Staffan, more tired than he’d been for a long time, asked, “Will tomorrow do?”
“Oh aye. But she sez as how it would make more sense if their valley had a lord who could live there.”
“We’ll go and see her tomorrow.” Staffan promised. By the time he got into the tower the other three were already asleep.
It was three years later when the Urlan arrived. He was a young man, younger that Staffan, but he moved with the easy self-confidence of a man who fears nothing. His helmet was fresh burnished, his armour bright, his surcoat obviously fresh out of his pack. There was an air of formality about him.
Staffan was sitting outside his tower. He’d still not got round to doing anything about the roof, but he felt his vegetable patch and herb garden was something he could legitimately take pride in. It was even fenced off to protect it from the attentions of the elderly orid tup who was still looking for somewhere to die.
The young Urlan saluted Staffan politely, and leaned forward, resting both hands on his saddle horn. “Have I the honour of addressing the Lord of the six Valleys?”
Staffan felt that courtesy did at least mean he ought to stand if so addressed. “I am.”
“Of what right do you hold them?”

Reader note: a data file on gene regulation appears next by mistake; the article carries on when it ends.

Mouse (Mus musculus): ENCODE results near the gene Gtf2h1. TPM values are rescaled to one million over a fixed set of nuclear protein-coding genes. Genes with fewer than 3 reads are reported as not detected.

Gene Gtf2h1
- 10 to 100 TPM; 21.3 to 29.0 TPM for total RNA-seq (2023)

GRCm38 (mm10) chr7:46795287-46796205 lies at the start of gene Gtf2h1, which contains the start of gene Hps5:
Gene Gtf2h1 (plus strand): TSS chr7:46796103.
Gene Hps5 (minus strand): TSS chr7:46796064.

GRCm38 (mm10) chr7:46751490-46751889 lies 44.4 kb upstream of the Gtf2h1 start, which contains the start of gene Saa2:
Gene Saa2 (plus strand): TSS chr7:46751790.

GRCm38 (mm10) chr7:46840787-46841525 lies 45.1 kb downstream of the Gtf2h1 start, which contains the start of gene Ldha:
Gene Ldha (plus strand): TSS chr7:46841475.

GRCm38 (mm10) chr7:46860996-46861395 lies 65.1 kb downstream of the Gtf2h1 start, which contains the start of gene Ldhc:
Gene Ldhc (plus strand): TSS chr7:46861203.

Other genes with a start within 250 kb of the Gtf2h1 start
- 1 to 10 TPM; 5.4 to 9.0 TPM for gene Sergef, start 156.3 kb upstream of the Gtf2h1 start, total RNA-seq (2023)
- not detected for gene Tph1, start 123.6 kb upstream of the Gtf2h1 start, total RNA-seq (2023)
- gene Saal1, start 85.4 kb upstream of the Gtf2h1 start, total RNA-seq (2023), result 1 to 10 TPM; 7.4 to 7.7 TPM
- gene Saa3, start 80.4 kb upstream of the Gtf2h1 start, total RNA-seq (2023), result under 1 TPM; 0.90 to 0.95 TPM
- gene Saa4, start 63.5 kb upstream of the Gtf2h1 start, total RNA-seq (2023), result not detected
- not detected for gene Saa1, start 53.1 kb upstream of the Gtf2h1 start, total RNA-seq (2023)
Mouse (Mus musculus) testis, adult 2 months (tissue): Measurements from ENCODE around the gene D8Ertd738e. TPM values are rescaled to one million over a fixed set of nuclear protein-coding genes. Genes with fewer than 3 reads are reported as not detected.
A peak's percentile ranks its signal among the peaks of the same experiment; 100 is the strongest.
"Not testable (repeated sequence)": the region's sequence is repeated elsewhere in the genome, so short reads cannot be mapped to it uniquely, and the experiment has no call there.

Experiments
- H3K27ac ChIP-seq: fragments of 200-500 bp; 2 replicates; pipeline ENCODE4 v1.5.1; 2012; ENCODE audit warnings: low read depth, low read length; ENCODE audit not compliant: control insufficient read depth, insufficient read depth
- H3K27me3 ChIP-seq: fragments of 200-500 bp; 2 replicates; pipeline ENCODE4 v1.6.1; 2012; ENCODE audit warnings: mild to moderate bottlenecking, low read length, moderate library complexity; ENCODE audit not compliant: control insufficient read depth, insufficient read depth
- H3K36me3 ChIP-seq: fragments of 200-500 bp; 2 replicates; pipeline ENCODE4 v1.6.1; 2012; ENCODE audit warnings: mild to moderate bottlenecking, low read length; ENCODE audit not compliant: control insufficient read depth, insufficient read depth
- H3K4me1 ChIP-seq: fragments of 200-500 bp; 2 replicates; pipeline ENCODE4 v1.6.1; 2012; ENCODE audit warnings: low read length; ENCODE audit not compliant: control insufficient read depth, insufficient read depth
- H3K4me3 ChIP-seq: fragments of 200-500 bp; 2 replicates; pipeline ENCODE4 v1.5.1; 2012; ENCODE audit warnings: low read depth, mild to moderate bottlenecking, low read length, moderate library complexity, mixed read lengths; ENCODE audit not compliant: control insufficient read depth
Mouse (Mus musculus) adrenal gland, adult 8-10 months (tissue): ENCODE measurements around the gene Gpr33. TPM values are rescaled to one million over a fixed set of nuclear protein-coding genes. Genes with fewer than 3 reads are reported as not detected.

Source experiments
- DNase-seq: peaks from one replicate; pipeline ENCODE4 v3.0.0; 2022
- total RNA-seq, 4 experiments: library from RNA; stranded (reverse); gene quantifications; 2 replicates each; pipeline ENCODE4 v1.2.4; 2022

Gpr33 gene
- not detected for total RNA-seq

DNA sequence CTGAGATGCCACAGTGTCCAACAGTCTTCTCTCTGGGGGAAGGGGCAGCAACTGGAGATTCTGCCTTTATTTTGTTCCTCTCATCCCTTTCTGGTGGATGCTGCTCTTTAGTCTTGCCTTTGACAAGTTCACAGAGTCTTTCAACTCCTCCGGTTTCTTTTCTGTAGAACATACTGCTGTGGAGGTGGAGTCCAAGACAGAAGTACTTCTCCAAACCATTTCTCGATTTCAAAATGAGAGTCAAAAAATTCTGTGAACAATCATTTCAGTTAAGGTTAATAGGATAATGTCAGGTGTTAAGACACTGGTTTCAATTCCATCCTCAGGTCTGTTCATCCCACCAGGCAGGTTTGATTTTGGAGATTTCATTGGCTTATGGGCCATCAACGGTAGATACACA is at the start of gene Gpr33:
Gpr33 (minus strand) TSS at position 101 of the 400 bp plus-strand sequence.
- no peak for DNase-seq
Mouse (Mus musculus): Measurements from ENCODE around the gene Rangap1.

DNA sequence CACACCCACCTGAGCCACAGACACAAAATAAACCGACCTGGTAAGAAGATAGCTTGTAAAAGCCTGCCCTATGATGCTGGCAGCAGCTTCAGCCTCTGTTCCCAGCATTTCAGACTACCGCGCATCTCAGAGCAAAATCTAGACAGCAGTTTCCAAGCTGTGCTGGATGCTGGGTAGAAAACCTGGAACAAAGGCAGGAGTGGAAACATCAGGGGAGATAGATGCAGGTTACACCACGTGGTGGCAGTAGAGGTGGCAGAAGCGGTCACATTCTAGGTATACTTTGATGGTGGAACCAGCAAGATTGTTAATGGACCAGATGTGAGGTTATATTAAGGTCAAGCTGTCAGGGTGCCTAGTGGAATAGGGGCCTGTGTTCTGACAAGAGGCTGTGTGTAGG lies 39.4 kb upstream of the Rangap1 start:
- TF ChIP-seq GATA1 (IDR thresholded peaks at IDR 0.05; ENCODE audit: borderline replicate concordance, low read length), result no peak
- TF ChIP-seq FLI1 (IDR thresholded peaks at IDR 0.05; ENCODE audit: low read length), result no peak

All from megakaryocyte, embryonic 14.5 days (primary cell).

A question Staffan had never really considered. “Well, Felon holds two to the north and calls me lord, an’ Grunt holds two to the east. I look after these two.” He added, “Because frankly, two is as many as a chap can cope with.”
The young Urlan looked thoughtful. “So what do you do?”
“As Lord, I protect them.”
“Maggots and footrot mainly, but even the folk round here admit I’m at least a middling waller.”
Then he added, “Oh aye, and if any of ‘em ever have any reading or writing need doing, I does that an’ all.
“And you do this on your own, there is no lady?”
“Well Grunt married a lass in one of his valleys, they’ve got a babe now. Felon married a young widow, he’s a man of property. Must run a hundred ewes of his own. Me, I’ve never got round to it. It’s not as how they’re queuing up to marry me.”
He allowed his gaze to pass over the empty fell.
The Urlan appeared to consider his next question. “There were four of you.”
“Aye, Doggat couldn’t cope with it, went back to Port Naain. He took a couple of letters for us but of course there’s never anybody comes this way to fetch an answer.”
The Urlan unstrapped a horn from his saddle and putting it to his lips, blew a horn call that rang out across the empty terrain. It was a horn call to summon ten thousand mailed horsemen, a paladin at their head. The fell should have trembled under their hooves and the sun should have been blinded by the reflections off their armour.
As it was, a pack pony with a young woman riding ‘side saddle’ came galloping up. The pony ignored any instructions from the rider and halted abruptly to the left of, and just behind, the Urlan’s great destrier. The young woman slid off, perhaps a little more rapidly than she intended.
She looked Staffan up and down. “Well I got your letter, but the only way to answer it was in person. So I came.”
If you want to discover more about the world of Tallis Steelyard, try
As a reviewer commented, “What’s a poet to do when one of his lady patrons is being blackmailed and his own life may be at risk due to his actions in defending another from attack some time in the past.
How are both these events connected?
Well – read this tale and find out – trust me, it’ll be time well spent.”